NTSB Identification: ERA14LA199
14 CFR Part 91: General Aviation
Accident occurred Sunday, April 13, 2014 in Bunn, NC
Aircraft: AIRCRAFT INDUSTRIES A.S. L33 SOLO, registration: N318BA
Injuries: 1 Serious.
This is preliminary information, subject to change, and may contain errors. Any errors in this report will be corrected when the final report has been completed. NTSB investigators may not have traveled in support of this investigation and used data provided by various sources to prepare this aircraft accident report.
On April 13, 2014, about 1540 eastern daylight time (EDT), an Aircraft Industries A.S. (formerly LET Aeronautical Works) L33 SOLO glider, N318BA, collided with terrain approximately 400 feet north-northeast of Crooked Creek Airport (7NC5), Bunn, North Carolina. The private pilot sustained serious injuries, and the glider was substantially damaged. The glider was registered to and operated by North Carolina Soaring Association, under the provisions of 14 Code of Federal Regulations (CFR) Part 91 as a personal flight. Visual meteorological conditions prevailed at the time and no flight plan was filed. The flight originated from 7NC5 about 1510 EDT.
The pilot was towed aloft from runway 22 and released at approximately 2,000 feet mean sea level at a point approximately just over 1 mile northwest of 7NC5. The tow plane returned to 7NC5 and landed, then shortly thereafter, the tow plane pilot stated that the accident pilot reported that he was returning to 7NC5. The tow plane pilot asked him if he wanted another tow aloft since the flight was a short duration and he replied affirmative.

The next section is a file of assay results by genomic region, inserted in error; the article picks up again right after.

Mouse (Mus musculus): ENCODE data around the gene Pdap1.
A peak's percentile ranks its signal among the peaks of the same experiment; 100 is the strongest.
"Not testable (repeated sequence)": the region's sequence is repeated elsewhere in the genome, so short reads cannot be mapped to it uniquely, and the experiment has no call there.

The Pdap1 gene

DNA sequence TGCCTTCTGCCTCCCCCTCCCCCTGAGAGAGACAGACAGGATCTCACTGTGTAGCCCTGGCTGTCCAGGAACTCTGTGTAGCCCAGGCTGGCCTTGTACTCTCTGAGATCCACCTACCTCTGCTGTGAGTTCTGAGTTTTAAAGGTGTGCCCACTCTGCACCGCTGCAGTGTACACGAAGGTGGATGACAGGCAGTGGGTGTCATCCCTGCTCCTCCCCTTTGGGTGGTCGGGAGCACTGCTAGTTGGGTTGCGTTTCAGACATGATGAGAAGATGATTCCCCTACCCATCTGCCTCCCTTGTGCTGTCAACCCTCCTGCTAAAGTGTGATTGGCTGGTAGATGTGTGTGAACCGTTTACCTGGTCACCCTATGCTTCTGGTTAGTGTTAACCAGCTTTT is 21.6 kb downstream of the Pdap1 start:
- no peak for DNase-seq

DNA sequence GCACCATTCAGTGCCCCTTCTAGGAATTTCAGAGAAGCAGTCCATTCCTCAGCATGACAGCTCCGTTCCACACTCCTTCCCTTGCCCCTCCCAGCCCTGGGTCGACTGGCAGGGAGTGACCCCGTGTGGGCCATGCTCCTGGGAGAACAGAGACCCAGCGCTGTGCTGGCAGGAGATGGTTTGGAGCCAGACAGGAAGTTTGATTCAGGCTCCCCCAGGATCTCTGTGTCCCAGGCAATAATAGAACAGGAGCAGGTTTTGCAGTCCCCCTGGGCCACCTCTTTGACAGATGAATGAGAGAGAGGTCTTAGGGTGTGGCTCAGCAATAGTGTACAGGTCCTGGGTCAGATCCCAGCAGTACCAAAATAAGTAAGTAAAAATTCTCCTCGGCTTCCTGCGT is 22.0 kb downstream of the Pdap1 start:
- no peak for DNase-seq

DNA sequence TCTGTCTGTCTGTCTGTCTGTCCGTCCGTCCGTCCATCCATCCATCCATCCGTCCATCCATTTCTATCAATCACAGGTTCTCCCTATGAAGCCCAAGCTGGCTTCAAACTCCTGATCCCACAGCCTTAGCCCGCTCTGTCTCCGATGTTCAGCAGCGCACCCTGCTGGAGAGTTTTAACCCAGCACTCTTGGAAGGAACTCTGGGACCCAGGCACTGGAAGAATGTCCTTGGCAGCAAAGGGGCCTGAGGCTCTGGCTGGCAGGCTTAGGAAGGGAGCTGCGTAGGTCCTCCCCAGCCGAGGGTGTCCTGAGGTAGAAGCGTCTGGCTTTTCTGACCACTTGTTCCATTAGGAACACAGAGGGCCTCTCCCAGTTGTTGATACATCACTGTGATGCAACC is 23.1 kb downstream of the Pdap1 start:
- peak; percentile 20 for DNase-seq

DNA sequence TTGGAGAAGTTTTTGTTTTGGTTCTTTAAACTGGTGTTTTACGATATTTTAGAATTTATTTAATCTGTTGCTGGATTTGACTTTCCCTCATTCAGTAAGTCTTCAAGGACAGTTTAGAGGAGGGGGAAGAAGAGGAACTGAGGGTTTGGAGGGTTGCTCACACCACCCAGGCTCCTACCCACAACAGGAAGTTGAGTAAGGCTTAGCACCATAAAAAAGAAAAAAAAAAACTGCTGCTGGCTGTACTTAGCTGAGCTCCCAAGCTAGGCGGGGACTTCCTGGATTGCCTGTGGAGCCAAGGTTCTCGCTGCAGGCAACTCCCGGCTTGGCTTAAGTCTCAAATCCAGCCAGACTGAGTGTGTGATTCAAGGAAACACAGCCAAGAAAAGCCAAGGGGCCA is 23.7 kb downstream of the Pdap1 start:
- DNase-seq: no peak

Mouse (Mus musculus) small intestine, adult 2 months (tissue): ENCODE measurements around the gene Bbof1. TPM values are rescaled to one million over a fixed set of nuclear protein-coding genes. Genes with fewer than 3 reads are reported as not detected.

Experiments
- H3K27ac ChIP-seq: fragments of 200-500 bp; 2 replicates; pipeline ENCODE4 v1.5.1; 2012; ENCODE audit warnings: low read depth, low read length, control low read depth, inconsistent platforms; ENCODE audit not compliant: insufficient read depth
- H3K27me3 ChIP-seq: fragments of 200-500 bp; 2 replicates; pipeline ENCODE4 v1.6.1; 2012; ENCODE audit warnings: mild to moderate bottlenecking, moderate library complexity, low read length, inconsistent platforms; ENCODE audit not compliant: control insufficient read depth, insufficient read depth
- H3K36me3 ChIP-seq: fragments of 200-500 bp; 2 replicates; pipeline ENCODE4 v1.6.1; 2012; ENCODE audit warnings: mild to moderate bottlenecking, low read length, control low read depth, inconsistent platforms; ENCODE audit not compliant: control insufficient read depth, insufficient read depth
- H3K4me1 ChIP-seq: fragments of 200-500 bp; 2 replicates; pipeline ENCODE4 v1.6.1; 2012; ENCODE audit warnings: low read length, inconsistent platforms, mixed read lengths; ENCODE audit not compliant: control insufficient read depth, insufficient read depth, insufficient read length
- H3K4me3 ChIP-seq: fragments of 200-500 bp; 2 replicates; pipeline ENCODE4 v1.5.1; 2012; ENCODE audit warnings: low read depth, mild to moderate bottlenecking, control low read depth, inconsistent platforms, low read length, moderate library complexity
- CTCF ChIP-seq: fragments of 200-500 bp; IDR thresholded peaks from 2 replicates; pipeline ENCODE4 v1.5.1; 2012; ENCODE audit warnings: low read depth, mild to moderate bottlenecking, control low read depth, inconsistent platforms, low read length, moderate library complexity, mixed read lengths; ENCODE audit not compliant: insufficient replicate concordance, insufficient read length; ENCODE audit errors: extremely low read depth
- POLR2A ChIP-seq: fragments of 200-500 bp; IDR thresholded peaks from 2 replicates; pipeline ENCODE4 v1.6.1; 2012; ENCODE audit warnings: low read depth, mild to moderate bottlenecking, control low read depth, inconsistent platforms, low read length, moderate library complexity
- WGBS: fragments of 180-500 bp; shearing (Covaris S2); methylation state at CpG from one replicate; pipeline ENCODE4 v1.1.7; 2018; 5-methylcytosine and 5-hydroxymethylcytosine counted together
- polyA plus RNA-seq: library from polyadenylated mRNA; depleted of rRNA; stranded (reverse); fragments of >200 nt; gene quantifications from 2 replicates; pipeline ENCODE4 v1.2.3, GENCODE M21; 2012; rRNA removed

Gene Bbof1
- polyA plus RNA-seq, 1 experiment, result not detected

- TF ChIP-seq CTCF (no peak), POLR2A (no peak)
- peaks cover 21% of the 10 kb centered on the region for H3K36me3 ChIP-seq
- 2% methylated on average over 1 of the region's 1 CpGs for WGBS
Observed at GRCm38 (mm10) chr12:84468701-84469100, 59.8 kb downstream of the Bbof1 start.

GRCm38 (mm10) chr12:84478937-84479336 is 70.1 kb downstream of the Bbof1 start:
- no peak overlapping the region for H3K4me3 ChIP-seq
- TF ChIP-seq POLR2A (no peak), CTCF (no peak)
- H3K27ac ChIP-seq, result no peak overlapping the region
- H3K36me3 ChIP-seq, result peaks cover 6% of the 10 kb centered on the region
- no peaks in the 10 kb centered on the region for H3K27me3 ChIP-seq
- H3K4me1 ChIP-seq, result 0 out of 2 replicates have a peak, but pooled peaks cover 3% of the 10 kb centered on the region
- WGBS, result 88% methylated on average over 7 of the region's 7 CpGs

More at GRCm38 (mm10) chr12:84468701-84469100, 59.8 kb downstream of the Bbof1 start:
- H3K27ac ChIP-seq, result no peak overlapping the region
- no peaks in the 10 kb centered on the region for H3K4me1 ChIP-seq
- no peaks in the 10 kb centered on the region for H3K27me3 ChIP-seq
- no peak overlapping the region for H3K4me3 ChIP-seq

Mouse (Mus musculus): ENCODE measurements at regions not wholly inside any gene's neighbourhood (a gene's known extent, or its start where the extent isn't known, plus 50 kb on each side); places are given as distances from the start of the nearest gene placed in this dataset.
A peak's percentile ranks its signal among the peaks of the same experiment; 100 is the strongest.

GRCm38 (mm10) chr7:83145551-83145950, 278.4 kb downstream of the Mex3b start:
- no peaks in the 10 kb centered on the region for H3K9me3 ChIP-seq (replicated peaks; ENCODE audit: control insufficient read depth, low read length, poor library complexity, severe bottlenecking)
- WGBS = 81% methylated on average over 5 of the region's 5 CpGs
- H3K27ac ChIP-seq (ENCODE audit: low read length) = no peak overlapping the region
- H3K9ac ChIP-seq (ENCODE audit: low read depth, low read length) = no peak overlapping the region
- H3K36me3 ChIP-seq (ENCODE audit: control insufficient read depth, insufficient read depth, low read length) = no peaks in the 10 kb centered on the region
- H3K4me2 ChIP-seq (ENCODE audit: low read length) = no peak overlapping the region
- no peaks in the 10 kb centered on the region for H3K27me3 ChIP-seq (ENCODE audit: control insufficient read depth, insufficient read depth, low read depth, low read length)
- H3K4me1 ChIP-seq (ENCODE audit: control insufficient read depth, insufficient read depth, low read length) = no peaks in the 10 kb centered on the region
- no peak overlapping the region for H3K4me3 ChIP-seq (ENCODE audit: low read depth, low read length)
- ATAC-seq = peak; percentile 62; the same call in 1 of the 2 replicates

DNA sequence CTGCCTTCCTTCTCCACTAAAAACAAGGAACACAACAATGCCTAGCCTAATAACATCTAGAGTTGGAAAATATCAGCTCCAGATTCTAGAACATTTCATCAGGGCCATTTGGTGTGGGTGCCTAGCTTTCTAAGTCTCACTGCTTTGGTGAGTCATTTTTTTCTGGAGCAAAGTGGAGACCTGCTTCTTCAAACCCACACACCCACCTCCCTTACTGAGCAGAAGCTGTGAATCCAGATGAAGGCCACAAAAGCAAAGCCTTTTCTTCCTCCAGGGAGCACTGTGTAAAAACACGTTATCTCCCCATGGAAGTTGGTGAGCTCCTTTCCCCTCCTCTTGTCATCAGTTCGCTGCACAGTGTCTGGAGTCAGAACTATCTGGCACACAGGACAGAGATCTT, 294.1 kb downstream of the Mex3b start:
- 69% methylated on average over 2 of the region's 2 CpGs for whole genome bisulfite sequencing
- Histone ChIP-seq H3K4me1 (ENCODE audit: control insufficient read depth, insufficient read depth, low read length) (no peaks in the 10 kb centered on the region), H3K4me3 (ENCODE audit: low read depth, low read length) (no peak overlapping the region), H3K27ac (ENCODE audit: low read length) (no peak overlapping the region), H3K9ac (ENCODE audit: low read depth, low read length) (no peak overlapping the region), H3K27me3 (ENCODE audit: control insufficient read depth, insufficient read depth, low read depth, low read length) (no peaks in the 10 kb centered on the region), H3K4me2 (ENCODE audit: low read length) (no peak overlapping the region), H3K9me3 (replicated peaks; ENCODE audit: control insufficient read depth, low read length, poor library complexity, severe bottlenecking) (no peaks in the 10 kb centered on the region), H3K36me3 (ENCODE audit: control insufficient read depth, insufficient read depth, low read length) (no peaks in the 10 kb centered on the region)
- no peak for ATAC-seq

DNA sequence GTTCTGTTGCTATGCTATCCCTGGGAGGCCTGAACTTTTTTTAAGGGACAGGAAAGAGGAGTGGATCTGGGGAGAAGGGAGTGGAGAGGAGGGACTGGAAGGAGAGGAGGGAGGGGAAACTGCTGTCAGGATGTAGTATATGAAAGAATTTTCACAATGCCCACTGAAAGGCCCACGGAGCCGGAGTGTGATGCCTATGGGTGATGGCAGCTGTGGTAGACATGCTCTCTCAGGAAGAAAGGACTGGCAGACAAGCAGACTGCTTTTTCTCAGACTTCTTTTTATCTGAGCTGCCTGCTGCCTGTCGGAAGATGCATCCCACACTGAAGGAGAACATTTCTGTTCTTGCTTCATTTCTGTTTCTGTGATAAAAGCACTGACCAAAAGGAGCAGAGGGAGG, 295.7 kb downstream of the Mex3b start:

Witnesses who were on 7NC5 reported hearing the pilot announce that he was entering the traffic pattern for a right downwind for runway 22. The witnesses looked towards that direction and noted the glider was abeam the approach end of runway 22 but noted the glider appeared to be low. The glider turned onto base leg where trees obscured one witnesses view; however, another witness reported seeing the glider through the trees and observed the glider in a nose-low angle greater than 50 degrees, then observed what appeared to be the wings rotate as if in a ground loop but at a higher angle. The witnesses heard an impact and ran to the accident site. On arrival they noted the pilot was being attended to by homeowners that lived near the airport. Fire rescue responded and the pilot was transported by ambulance to a nearby fire station, and then was airlifted to a hospital for treatment of his injuries.
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